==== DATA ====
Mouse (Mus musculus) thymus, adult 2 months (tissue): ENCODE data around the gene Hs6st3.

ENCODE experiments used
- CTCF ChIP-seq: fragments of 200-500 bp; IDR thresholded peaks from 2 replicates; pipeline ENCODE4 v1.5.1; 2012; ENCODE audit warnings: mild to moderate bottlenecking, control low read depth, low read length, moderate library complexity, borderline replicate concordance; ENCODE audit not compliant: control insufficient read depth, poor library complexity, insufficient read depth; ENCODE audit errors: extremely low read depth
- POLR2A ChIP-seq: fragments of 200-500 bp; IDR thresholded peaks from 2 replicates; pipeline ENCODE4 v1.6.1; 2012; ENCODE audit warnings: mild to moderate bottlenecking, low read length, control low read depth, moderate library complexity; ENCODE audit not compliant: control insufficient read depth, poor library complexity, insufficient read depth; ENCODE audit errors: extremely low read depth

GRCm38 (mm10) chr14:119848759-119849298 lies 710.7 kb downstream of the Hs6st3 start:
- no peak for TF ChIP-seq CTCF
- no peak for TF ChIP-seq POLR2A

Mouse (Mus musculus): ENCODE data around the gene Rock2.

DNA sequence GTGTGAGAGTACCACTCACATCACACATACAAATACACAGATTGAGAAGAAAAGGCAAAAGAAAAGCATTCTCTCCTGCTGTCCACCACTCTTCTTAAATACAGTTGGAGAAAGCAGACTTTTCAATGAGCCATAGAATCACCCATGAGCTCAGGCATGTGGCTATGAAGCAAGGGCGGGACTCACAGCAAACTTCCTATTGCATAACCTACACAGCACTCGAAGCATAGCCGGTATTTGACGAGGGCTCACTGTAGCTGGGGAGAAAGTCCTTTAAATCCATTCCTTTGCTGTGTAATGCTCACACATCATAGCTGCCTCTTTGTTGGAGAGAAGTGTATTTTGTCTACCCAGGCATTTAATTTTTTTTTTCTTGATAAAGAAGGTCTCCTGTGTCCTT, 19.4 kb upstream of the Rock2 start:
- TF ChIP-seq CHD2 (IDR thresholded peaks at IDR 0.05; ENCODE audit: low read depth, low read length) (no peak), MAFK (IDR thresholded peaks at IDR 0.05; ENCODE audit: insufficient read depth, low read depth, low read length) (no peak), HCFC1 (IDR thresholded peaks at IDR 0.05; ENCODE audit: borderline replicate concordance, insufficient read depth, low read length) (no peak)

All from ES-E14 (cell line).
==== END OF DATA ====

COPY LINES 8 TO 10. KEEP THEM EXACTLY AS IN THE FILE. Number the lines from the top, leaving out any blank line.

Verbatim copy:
Mouse (Mus musculus): ENCODE data around the gene Rock2.

DNA sequence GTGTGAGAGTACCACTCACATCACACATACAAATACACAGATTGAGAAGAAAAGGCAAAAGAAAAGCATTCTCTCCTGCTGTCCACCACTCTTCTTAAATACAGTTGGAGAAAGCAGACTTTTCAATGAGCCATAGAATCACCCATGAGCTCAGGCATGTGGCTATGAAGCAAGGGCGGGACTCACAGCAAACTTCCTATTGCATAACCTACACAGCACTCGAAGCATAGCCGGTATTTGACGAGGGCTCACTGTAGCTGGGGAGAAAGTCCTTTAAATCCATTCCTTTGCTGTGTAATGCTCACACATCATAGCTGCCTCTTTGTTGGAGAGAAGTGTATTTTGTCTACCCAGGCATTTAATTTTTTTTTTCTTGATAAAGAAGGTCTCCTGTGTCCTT, 19.4 kb upstream of the Rock2 start:
- TF ChIP-seq CHD2 (IDR thresholded peaks at IDR 0.05; ENCODE audit: low read depth, low read length) (no peak), MAFK (IDR thresholded peaks at IDR 0.05; ENCODE audit: insufficient read depth, low read depth, low read length) (no peak), HCFC1 (IDR thresholded peaks at IDR 0.05; ENCODE audit: borderline replicate concordance, insufficient read depth, low read length) (no peak)